I just got off the phone with Jane and Emily and Lesley and Corynne and we talked about SEO a lot so I'm tempted to employ one of the keyword consistency issues and just keep repeating my headline in this first paragraph over and over. Have that be the SEO-frantic start to every article I write for this site from here on in. "Are you considering living at home with your parents and their dogs to sort through childhood issues?" I asked myself as I wrote the headline to this article. "I highly recommend it." Also: #freeviagra, #makemoneyfromhome, #thewrinklecuredoctorsdontwantyoutoknowabout
So I'm back in New York now. (First day in the office today!) Astoria to be exact. With a 7-pound Maltese doggie named Samson (from a new roommate I met before passing out after a red-eye) cuddled into my side as I write. He's not my father's guide dog, which as a highly trained, highly intelligent lab is unparalleled in his ability to give love, but he's absolutely precious and quivers excitedly as he rests and pants in the heat next to me. All of my 40 boxes of worldly belongings will arrive in New York in a few weeks, so right now I'm making do with two computers, two external hard drives, an iPad, a Kindle, an iPod and two iPhones. I'm trying to fashion them into clothing somehow, and I will keep you updated as I progress.
I'm kind of in a daze, kind of in a haze, and In my final hours before leaving San Diego, I was able to nab a one-on-one exclusive interview with my mom, who through her perpetually free-associative brain might best capture just why my time at home served as a truly magical experience. She is joy, defined. I hope to grow up and be like her when I'm 70.
Mandy: What was the best part of me coming home? I was here for almost two full months.
Mom: Well, the best part about you being home is that it's been very healing. For parents and for child. And dogs. The cat never quite came around, but she's a calico cat, and she's very, very nervous.
Mandy: Why was it healing exactly?
Mom: We got very honest, amongst the three of us, especially with me. I had to face myself, and Mandy faced herself a couple of times when I told her to just take it if you can dish it out.
Mandy: What's an example of that?
Mom: I can't think of any. [Looking at screen.] Don't put that. [Pointing to "I can't think of any."] Delete delete delete delete delete delete. You have to write 'delete.' I've said about 14 deletes.
Mom: During this post, is that what this is called, a post? During this post I've become aware that anything I say may be written down. And then: OMG. Let me just talk out loud. Oh. I'm trying to think of the healing, and now I'm very nervous.
Mandy: Why do you like saying "OMG" so much?
Mom: Because I'm cool. OK. I've learned that my poodle Shady really does love me because she's sat with me more and has not succumbed to Mandy's charms. However, our beautiful black lab guide dog Abram has fallen in love with Mandy, and it's very, very sweet. But if my dog did that I wouldn't have been able to take it. I'm proud of my cat Missy for holding out. She's just a born bitch.
Mandy: I want to know more about your insight into yourself.
Mom: Well I bought Mandy a beautiful travel amulet for her safe drive across the country. And then I told her I wasn't going to give it to her when she decided to fly because it wasn't necessary, and I'd save it for a future travel where I thought she would really need the protection. And it was very sweet, she wanted it so badly. She had peeked and discovered this little thing in my closet, so I gave it to her and I thought about myself: "What a cheapskate holdout mother not to give her that even though she's flying and not driving." So this whole trip has put me in touch with myself, has produced much, much laughter and brought out my anger, which seems to be a bottomless pit. I hereby thank Mandy Courageous, and so it is.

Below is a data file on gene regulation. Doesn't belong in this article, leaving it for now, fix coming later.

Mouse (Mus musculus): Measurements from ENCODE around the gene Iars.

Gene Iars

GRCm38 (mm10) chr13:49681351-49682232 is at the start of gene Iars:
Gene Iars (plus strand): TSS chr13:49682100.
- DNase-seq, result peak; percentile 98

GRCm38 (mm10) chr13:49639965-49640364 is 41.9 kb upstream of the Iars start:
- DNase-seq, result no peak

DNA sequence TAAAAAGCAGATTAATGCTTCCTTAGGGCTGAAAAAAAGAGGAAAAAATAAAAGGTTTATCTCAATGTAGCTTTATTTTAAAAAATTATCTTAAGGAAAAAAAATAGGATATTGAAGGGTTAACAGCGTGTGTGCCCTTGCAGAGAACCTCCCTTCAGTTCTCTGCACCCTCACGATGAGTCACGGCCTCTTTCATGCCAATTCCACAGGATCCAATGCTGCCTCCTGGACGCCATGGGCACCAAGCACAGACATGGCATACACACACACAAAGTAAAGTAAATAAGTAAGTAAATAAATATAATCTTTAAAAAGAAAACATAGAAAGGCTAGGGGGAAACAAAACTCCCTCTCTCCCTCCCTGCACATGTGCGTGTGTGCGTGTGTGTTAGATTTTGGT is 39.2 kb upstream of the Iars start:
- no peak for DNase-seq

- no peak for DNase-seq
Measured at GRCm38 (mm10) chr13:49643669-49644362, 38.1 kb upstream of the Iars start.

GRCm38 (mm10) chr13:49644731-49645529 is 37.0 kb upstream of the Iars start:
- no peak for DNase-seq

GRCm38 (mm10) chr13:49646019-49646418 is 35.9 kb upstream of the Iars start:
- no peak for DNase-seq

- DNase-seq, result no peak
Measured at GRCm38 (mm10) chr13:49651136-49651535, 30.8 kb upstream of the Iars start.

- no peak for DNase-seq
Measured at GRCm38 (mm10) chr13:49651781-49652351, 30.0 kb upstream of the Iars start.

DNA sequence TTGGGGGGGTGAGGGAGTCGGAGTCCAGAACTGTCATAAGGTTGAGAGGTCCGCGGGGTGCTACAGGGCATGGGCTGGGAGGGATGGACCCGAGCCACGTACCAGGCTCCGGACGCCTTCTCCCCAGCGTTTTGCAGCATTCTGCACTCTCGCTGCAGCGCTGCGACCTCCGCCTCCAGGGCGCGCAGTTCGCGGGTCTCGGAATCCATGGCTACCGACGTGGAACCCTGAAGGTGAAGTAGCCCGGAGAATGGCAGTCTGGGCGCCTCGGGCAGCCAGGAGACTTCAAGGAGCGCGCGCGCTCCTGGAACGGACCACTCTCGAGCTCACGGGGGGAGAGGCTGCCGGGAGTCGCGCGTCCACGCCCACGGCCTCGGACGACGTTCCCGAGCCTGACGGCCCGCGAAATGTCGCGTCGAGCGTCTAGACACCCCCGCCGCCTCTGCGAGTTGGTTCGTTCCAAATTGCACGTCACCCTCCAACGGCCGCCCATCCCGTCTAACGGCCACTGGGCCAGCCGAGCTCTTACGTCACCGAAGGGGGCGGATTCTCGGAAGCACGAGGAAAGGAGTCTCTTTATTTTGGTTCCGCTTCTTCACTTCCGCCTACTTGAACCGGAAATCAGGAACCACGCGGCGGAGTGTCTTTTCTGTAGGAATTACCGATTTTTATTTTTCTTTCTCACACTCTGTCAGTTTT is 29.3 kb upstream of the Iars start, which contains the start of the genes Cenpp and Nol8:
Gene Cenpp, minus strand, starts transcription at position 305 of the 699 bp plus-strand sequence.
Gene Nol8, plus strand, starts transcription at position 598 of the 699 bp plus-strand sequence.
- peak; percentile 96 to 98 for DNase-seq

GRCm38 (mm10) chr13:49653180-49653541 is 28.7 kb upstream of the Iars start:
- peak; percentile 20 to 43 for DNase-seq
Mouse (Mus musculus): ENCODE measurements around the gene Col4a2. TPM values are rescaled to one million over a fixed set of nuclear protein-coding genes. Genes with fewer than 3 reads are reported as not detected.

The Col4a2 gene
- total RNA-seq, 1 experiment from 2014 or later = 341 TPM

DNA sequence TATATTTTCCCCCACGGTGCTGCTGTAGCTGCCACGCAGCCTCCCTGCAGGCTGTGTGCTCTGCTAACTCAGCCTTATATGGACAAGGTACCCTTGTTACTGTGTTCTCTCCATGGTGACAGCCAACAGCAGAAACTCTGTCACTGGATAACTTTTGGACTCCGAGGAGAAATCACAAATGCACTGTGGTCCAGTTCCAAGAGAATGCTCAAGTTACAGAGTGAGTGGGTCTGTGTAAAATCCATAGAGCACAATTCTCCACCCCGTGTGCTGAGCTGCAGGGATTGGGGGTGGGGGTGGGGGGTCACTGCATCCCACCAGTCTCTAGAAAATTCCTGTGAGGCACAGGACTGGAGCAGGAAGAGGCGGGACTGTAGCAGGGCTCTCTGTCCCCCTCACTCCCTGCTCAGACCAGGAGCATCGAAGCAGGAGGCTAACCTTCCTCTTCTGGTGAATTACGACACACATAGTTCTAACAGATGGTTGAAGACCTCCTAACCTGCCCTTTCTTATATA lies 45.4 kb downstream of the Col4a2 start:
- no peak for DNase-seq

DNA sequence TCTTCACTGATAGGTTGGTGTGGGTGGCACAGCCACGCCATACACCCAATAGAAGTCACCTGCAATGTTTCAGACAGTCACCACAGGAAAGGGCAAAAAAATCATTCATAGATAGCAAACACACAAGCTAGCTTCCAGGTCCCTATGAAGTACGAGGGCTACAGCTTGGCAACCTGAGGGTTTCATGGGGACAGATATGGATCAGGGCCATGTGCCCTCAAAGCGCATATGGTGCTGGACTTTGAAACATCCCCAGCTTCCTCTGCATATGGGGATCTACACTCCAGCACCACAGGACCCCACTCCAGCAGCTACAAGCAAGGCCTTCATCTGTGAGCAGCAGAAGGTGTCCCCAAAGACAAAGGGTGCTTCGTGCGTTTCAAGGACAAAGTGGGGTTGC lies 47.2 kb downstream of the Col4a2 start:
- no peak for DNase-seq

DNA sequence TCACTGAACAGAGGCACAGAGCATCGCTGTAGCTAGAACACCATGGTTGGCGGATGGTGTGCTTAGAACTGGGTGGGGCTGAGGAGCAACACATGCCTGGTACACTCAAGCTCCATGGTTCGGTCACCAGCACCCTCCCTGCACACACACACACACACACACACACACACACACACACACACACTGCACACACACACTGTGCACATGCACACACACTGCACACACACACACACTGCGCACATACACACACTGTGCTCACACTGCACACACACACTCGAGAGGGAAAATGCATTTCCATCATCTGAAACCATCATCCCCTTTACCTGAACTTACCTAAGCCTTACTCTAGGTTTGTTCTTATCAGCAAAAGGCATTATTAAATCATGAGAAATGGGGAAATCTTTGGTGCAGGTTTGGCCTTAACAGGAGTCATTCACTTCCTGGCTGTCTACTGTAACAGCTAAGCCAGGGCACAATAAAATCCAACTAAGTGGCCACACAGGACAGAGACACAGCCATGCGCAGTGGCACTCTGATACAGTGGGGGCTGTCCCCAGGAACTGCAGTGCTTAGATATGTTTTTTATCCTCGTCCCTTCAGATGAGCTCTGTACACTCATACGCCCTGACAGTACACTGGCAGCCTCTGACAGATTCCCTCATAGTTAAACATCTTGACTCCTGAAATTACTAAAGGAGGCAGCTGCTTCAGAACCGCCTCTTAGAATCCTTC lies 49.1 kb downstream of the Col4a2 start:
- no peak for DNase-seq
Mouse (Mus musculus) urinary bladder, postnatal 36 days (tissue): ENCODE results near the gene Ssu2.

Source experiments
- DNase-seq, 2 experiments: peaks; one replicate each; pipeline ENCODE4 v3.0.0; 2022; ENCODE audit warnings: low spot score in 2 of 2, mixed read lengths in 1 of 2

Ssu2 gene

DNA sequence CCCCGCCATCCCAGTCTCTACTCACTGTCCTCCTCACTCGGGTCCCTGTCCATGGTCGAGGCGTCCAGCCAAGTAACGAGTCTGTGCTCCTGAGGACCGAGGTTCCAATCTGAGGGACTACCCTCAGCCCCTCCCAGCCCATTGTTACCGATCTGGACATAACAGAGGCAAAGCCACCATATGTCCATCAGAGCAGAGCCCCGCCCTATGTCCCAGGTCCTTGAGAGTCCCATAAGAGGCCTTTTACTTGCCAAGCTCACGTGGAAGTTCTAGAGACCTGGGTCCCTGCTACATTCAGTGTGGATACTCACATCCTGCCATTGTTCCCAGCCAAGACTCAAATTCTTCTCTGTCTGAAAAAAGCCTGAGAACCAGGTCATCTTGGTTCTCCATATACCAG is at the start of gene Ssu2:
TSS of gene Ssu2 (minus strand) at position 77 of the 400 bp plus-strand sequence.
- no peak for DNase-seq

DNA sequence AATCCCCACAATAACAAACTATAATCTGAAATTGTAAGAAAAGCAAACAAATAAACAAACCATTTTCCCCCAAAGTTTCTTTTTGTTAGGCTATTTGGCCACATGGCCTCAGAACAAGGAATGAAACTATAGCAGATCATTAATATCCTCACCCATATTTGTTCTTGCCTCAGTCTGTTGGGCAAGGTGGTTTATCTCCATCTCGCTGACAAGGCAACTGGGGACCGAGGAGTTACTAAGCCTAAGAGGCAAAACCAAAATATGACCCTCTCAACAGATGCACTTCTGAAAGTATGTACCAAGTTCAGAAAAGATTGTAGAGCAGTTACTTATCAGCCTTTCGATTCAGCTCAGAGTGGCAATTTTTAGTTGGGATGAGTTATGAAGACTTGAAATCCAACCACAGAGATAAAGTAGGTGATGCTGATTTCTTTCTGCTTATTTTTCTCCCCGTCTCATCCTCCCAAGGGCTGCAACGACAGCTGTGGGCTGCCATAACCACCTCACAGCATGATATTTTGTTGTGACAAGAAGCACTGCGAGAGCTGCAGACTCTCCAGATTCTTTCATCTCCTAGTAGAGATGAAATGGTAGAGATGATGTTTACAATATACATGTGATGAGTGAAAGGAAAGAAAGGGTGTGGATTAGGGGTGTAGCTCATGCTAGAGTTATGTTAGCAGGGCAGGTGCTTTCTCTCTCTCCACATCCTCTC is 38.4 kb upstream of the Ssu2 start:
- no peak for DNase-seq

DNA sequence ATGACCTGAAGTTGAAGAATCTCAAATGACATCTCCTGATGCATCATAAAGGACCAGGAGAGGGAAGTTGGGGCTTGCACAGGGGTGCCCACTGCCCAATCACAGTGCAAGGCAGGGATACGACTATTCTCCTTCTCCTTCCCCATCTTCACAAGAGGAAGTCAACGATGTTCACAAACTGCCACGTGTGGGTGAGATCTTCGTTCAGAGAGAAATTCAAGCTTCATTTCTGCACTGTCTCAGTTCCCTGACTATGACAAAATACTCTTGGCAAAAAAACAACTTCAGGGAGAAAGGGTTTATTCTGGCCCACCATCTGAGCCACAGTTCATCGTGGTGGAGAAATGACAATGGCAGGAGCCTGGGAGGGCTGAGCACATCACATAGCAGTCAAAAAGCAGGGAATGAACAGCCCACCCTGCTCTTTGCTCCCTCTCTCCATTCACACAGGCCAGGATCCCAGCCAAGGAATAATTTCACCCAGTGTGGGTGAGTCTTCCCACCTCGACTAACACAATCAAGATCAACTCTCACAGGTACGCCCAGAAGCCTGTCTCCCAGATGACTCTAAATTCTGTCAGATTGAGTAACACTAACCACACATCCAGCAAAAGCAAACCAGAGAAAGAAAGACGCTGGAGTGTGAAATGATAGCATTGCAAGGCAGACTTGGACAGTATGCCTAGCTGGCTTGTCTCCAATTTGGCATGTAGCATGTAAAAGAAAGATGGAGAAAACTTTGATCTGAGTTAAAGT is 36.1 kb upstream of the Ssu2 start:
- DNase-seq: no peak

Mandy: I love it when you call me "Mandy Courageous." Talk about how all the pets started bringing us my little religious dolls.
Mom: Mandy brought with her these wonderful detailed stuffed dolls about two inches high of different archetypes. Ganesh. Devi. Krishna. Amma. And Jesus. My calico cat Missy kept bringing Jesus upstairs from Mandy's room. Which was sort of a sign unto me. Then lo and behold the black lab started fetching Jesus as well as Ganesh. And it was a whole spiritual experience. So when Mandy was not home I started listening to contemporary Christian music again, and now I'm very confused. I feel a bit like a gay Mormon.
Mandy: And what did you think of my practicing reiki on you?
Mom: Mandy did wonderful reiki on my foot which was post-operatively killing me, and it helped, and then she would do a reiki dance, and I would cross myself, and we were high as kites.
Mandy: What do you think the biggest laugh we had was?
Mom: It was when you spilled lentil soup on your dress [after watching "Scarface" twice in a row] and then you still kept wearing the lentil soup dress as you were writing.
Mandy: Did you think I was a good cook?
Mom: I was very impressed with Mandy's cooking and her desire to cook, which I have never had in my entire life. My mother was a great cook, an excellent baker. My younger brother even used her apple pie recipe. However, I felt that I could never measure up in that area and used to make frequent trips to Jack in the Box as Mandy was growing up.
Mandy: How am I different now than when I was a kid?
Mom: Mandy has bubbling, beautiful confidence. She always carried herself well even when she walked down the hall in her diaper with her long hair. However, this is a confidence from deep down in her core.
Mandy: Thank you, Mama Courageous.
Mom: And so it is.
Find Mandy long-form at http://tinyurl.com/stadtmiller.